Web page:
Tips for hiring, onboarding and retaining military veterans


  • Employees with military training make ideal construction employees.
  • Attract veterans to your company by acknowledging their service.
  • Onboarding and retaining veteran employees successfully requires that you consider their military background and training.

If you’ve heard that military veterans can make stellar employees capable of elevating your entire team, you heard right. Military training translates especially well to the construction site.

“At a young age, military personnel gain training and supervisory experience directly applicable to working in the construction industry,” says U.S. Army veteran Tim Best, CEO of Bradley-Morris and RecruitMilitary. Both companies are recruiting firms specializing in military veteran talent.

“Service members are experienced in leading teams in challenging environments, doing very physical work, focusing on strict standards, and meeting deadlines,” says Best.

Even better, a large percentage of military veterans have degrees in engineering or engineering-related fields. This results in valuable analytical and technical skills.

Hire military—male or female—and you can be confident they’ll represent your company well. As Best says, “Service members adhere to an honor code during their time in service and, as a result, will uphold an employer’s standards in regards to conduct and dedication.”

Veterans also learn valuable teamwork and communications skills while in the service— both vital qualities on the job site.

Attracting Veterans to Your Construction Company

Given their many positive attributes, it’s not surprising that military-trained talent is in high-demand.

Want to attract veterans to your company? According to Best, acknowledging the value of their time in service is one of the best ways to do so. At the same time, it’s vital they see that your interest in them is a business decision and not just altruism.

It’s vital that veterans see that your interest in them is a business decision and not just altruism.

“Veterans do appreciate that people want to help them, but it means so much more that you value their experience and believe that they will bring value to your construction company,” says Best.

One of the best ways to attract veterans to your company is to give recruiting tasks to the already-existing veteran employees.

“A client of ours, who hires many vets involves the company’s successful veteran employees in recruiting,” says Best. “It’s especially effective for veterans to see others who have walked in their shoes and succeeded in the construction industry. This gives them comfort and confidence that they can do the same.”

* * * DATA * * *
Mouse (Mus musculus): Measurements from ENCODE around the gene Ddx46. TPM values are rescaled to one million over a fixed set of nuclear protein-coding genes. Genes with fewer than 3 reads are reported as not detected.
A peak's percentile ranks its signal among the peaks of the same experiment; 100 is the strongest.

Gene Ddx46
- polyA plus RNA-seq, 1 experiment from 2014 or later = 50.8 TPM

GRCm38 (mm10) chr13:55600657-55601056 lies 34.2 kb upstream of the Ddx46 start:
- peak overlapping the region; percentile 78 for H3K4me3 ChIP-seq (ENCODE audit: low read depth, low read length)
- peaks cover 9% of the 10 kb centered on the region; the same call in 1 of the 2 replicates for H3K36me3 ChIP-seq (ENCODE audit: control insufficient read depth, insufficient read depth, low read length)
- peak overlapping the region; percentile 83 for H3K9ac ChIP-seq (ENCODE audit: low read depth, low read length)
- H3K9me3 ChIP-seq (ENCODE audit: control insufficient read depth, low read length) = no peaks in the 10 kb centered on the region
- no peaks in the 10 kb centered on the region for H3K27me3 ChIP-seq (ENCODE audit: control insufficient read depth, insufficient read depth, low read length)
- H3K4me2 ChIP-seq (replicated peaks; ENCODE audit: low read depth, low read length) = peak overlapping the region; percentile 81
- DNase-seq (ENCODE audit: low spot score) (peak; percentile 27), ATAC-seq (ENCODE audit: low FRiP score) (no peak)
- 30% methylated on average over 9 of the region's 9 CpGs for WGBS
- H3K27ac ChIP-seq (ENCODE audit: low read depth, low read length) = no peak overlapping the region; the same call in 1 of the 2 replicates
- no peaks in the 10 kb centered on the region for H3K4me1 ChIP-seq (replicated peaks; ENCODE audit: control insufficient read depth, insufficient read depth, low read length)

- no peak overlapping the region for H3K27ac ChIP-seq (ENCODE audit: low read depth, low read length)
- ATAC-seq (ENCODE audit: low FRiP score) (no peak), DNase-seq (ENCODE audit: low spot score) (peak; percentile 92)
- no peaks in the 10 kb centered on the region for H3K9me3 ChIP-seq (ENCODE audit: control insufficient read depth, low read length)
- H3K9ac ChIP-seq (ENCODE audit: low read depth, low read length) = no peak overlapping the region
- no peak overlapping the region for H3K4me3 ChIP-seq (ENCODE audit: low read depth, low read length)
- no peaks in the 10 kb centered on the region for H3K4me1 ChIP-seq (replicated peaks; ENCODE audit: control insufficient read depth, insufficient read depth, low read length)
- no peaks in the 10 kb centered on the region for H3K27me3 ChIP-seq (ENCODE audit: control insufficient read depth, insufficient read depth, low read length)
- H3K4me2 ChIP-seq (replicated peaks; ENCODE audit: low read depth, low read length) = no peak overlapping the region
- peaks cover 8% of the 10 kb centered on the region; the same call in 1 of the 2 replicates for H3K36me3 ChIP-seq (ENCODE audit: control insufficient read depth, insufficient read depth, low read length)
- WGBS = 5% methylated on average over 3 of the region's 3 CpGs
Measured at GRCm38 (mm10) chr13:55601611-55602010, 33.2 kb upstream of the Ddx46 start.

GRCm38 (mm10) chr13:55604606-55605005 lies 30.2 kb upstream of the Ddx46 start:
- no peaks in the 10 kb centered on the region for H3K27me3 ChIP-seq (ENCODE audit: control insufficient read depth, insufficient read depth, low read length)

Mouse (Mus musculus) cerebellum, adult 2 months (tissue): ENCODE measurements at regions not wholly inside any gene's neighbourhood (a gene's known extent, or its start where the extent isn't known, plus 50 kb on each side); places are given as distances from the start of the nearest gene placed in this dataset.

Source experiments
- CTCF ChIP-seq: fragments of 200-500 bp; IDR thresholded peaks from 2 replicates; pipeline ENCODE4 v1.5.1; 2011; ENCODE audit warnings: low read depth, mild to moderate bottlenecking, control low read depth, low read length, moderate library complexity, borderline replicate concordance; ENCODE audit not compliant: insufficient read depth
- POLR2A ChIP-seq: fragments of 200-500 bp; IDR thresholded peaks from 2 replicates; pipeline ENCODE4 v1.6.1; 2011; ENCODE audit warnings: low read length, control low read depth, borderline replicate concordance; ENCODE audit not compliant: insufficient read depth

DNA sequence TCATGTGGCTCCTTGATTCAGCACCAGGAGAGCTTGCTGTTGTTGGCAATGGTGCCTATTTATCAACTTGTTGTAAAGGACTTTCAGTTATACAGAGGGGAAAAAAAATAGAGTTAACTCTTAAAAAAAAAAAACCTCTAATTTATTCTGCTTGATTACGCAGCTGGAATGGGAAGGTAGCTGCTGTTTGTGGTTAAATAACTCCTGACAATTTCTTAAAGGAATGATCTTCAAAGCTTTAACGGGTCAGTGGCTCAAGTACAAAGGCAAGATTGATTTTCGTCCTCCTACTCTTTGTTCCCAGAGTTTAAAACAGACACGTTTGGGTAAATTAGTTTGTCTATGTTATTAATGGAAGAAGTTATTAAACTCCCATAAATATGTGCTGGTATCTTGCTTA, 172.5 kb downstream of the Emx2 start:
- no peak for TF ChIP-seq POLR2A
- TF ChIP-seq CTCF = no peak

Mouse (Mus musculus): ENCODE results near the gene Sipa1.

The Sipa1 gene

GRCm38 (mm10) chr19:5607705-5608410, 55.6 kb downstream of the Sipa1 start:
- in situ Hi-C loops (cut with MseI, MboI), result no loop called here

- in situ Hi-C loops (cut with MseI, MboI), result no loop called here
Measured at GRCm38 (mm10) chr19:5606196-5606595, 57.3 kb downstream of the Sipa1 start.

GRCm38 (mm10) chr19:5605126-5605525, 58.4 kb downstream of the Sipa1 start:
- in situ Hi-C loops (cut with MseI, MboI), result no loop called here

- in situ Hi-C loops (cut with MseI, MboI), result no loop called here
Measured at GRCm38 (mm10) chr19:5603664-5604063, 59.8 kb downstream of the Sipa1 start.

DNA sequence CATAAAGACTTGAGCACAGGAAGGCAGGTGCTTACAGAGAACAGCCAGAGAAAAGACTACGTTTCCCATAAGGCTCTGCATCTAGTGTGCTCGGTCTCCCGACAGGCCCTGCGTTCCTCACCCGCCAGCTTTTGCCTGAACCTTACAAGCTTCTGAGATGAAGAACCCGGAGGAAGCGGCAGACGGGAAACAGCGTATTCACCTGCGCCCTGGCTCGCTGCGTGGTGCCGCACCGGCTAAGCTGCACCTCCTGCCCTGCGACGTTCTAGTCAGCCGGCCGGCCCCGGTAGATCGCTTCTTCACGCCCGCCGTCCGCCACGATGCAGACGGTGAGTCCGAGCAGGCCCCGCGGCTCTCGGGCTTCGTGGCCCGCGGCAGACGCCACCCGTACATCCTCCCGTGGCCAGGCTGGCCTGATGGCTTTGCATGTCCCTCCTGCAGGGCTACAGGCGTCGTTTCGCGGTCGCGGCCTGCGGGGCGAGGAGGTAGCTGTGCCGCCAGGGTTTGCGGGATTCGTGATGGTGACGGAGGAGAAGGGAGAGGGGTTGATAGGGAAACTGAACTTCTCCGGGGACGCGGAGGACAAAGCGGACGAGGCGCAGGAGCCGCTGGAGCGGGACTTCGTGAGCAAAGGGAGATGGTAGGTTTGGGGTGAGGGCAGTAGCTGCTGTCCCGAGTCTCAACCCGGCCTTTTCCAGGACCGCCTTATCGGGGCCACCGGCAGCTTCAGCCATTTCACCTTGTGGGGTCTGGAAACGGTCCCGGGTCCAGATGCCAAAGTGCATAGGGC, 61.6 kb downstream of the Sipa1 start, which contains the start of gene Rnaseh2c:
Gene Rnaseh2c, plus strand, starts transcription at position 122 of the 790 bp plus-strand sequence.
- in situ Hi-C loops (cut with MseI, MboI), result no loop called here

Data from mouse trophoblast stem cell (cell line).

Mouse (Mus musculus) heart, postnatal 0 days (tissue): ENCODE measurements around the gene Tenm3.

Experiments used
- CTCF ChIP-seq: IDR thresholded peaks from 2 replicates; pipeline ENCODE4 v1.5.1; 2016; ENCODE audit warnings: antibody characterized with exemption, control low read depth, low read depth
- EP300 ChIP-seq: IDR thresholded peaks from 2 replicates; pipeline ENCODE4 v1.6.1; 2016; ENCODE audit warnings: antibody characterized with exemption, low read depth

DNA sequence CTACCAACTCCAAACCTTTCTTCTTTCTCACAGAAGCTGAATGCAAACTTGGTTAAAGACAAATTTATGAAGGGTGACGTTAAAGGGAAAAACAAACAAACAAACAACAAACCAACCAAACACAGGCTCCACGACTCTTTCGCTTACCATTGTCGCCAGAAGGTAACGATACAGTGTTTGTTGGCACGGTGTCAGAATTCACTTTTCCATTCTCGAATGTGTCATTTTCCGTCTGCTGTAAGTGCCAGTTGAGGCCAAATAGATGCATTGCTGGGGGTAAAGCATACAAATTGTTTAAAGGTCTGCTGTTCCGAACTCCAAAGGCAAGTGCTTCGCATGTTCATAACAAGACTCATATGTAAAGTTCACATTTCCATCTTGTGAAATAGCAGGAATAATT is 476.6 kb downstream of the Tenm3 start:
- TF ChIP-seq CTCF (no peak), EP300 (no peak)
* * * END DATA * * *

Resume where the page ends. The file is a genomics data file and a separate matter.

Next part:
Onboarding Veteran Employees

When a veteran joins your company, a smooth transition is likely if you commit to their success. Keep the following tips in mind to ensure that onboarding goes like clockwork.

  • Outline hierarchy. Veterans are used to a clear chain of command. They should know exactly who does what within the organization. If you have an employee manual, they will read and internalize it.
  • Specify duties. A thorough job description is vital for a veteran employee. Make it clear as to precisely what is expected of the new employee.
  • Focus on teamwork. Veterans are used to working in team environments. “Have other veterans in the organization be a part of their onboarding and mentor them through the early stages of their career,” suggests Best.
  • Invest in their development. “Veterans come to your company with valuable skills, experiences, and talents, but they will need to learn the construction industry,” says Best. “Investing in their development through frequent manager communication and feedback during the early stages of their career will accelerate their growth and endear them to your company.”

A thorough job description is vital for a veteran employee. Make it clear as to precisely what is expected of the new employee.

Retaining Veteran Employees

In general, the keys to retaining veterans are not much different than any other employee. Assign appropriate responsibilities according to their skillset. Then respect and acknowledge the work veterans do by praising and paying fairly.

Here are a couple of additional efforts you can make that would be meaningful to veteran employees.

  • Encourage a veteran ERG (Employee Resource Group). If you have a few veterans at your company, suggest they form an ERG. This will allow them to find additional support as well as enhancing their career development.
  • Recognize important veteran holidays. Acknowledge important dates, such as Veterans Day and other commemorations.

“One of the best programs I ever saw was a company where the CEO literally emailed each Marine Corps veteran on the birthday of the Corps,” says Best. “This means a lot when the CEO takes the time to acknowledge the Marines and thank them for their service.”

Sign up. Stay fueled.